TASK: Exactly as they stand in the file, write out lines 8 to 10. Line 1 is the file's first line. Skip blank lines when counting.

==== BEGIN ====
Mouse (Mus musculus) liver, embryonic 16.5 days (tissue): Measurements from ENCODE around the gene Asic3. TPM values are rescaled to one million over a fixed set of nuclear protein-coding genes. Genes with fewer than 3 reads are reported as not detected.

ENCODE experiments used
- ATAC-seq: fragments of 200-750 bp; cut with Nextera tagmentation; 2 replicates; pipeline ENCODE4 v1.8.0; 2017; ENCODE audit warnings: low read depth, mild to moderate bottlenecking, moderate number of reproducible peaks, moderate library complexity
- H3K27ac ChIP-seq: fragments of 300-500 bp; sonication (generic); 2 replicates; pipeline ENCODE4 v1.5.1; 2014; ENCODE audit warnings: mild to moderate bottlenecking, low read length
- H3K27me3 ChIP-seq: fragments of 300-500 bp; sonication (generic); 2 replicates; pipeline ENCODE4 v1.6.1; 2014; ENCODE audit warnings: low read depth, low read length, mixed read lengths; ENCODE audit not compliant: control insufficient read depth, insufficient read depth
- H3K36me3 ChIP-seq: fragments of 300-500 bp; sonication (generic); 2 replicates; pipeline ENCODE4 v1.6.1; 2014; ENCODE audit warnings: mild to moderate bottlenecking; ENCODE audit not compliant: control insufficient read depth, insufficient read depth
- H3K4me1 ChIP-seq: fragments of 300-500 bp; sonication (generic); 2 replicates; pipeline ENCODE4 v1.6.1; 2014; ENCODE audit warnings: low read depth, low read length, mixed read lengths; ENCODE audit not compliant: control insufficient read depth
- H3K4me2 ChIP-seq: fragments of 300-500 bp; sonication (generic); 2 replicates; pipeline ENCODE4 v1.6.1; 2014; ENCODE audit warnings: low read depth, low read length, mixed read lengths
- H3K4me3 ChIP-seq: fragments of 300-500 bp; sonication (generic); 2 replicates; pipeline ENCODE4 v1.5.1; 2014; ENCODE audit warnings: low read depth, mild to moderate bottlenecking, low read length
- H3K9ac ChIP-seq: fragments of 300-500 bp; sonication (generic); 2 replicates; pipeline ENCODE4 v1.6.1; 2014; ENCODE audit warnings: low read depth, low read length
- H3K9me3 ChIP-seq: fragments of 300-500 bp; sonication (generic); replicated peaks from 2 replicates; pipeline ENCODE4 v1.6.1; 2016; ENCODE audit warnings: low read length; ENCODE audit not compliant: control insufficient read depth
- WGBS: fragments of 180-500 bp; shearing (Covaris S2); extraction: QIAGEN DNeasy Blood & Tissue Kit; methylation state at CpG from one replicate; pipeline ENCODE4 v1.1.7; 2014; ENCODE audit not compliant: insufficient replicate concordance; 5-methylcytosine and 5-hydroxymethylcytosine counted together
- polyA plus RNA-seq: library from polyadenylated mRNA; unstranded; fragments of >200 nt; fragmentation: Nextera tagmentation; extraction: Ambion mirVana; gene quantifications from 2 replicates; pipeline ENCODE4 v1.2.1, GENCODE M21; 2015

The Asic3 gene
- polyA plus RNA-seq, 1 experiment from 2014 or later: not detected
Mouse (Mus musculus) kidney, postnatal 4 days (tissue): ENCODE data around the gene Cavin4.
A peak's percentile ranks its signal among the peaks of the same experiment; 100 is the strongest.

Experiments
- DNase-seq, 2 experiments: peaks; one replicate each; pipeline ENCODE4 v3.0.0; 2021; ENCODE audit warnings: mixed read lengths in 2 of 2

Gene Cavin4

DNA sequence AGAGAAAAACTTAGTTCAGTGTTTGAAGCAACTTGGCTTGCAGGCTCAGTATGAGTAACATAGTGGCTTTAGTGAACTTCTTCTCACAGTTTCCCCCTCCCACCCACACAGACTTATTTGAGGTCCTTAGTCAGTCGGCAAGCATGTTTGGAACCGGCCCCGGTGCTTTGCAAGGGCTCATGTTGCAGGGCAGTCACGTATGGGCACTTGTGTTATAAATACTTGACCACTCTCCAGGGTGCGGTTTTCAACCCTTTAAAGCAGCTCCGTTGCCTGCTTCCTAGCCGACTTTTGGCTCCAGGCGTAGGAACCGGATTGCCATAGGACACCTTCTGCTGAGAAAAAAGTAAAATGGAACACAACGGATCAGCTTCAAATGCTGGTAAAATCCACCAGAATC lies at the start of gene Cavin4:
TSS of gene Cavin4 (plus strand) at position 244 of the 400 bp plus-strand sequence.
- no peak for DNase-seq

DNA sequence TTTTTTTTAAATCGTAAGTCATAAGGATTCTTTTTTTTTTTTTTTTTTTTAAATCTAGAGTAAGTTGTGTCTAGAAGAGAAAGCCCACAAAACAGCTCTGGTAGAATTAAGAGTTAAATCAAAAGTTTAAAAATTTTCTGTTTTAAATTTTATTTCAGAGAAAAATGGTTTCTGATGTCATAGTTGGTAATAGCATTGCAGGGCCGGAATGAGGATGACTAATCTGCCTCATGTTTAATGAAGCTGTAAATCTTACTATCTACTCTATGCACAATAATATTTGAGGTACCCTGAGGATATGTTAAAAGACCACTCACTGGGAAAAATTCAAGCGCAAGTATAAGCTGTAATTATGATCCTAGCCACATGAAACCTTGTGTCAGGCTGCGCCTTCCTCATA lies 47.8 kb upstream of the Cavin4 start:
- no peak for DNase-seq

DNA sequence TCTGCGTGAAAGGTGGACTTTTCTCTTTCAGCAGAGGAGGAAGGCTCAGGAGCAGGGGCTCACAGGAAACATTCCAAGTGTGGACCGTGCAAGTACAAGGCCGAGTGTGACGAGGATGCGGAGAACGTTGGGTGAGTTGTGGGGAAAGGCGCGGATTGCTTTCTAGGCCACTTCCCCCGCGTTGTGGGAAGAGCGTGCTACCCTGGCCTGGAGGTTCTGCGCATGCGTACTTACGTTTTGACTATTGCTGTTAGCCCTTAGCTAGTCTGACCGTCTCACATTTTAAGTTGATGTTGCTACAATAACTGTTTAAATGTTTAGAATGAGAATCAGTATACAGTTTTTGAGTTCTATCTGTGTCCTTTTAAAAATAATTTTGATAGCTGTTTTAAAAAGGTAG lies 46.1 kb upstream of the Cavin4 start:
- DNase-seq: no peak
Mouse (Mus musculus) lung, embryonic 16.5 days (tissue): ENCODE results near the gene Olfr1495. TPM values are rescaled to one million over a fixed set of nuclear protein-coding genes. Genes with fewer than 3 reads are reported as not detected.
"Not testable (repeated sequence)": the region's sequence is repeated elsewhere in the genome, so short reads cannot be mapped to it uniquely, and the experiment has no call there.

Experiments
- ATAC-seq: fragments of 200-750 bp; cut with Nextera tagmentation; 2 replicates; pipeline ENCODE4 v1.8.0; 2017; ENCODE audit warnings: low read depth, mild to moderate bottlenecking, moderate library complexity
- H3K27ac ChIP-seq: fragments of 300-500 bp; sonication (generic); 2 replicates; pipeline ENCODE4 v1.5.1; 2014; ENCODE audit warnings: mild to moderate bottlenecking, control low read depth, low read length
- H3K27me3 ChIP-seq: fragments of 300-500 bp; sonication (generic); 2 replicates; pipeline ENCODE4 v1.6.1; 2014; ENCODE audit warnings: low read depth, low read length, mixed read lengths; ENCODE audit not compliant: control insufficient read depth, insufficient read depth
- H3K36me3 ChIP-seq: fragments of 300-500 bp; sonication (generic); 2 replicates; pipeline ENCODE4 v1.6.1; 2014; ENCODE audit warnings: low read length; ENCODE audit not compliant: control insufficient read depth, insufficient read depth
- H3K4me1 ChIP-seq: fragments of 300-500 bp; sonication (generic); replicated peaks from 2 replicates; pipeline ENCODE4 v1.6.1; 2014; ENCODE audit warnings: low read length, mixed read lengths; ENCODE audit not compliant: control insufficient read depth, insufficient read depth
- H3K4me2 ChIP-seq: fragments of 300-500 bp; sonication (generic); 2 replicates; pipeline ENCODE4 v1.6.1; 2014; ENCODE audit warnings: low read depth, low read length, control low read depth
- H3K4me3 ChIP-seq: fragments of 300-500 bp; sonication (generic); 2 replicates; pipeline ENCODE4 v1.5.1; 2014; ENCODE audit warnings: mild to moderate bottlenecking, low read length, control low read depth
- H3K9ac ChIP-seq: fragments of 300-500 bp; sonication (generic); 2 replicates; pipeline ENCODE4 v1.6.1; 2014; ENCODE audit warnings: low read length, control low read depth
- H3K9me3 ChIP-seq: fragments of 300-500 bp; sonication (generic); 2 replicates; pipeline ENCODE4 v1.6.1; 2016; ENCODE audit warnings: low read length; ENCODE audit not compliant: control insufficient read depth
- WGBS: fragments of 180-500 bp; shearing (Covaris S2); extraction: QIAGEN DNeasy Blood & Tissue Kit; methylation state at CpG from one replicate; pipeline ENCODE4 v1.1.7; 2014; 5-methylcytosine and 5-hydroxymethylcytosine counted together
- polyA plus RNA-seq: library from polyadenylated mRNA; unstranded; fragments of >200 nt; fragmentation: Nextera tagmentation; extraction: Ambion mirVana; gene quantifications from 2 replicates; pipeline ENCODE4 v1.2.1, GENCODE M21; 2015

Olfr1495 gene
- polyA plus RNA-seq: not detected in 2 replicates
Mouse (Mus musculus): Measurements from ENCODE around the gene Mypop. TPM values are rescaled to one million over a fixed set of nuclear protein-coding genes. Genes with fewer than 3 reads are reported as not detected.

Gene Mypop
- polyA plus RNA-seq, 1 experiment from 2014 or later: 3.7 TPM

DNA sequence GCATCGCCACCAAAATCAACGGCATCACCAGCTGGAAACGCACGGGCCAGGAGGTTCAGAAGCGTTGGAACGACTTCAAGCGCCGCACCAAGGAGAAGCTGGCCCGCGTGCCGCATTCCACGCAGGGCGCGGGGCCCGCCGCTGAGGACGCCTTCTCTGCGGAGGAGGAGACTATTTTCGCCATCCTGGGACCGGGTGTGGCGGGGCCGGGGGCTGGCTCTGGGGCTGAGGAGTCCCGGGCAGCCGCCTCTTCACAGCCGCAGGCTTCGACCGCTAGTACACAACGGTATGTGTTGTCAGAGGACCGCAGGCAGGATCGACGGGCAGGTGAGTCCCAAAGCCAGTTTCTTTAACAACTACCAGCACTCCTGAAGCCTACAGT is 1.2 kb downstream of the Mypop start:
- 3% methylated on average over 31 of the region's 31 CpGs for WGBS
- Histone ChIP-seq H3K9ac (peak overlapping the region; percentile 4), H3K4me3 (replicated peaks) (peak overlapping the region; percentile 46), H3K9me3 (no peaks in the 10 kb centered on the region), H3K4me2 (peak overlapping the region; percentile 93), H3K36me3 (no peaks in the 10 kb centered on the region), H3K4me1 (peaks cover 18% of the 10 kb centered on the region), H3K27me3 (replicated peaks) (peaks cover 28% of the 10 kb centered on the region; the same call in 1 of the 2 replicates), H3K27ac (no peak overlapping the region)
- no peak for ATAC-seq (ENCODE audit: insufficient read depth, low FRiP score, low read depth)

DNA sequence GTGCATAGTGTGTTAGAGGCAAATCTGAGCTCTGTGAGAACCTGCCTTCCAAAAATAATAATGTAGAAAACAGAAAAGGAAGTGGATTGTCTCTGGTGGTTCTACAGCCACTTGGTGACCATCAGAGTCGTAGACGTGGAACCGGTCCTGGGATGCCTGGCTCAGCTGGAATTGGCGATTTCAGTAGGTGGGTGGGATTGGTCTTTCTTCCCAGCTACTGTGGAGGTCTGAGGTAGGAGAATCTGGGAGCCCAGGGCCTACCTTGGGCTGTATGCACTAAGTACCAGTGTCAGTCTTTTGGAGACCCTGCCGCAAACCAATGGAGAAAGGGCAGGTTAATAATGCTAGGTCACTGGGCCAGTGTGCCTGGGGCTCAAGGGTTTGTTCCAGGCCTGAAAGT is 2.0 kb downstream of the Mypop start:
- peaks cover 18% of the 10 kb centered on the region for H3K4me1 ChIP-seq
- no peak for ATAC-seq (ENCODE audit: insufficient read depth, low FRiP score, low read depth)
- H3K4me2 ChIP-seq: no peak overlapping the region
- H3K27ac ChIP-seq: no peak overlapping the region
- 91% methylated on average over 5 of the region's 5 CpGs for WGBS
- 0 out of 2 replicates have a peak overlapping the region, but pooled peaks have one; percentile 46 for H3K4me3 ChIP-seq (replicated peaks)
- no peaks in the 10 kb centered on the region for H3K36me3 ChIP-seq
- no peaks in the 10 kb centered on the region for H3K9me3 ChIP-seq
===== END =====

- H3K4me2 ChIP-seq: fragments of 300-500 bp; sonication (generic); 2 replicates; pipeline ENCODE4 v1.6.1; 2014; ENCODE audit warnings: low read depth, low read length, mixed read lengths
- H3K4me3 ChIP-seq: fragments of 300-500 bp; sonication (generic); 2 replicates; pipeline ENCODE4 v1.5.1; 2014; ENCODE audit warnings: low read depth, mild to moderate bottlenecking, low read length
- H3K9ac ChIP-seq: fragments of 300-500 bp; sonication (generic); 2 replicates; pipeline ENCODE4 v1.6.1; 2014; ENCODE audit warnings: low read depth, low read length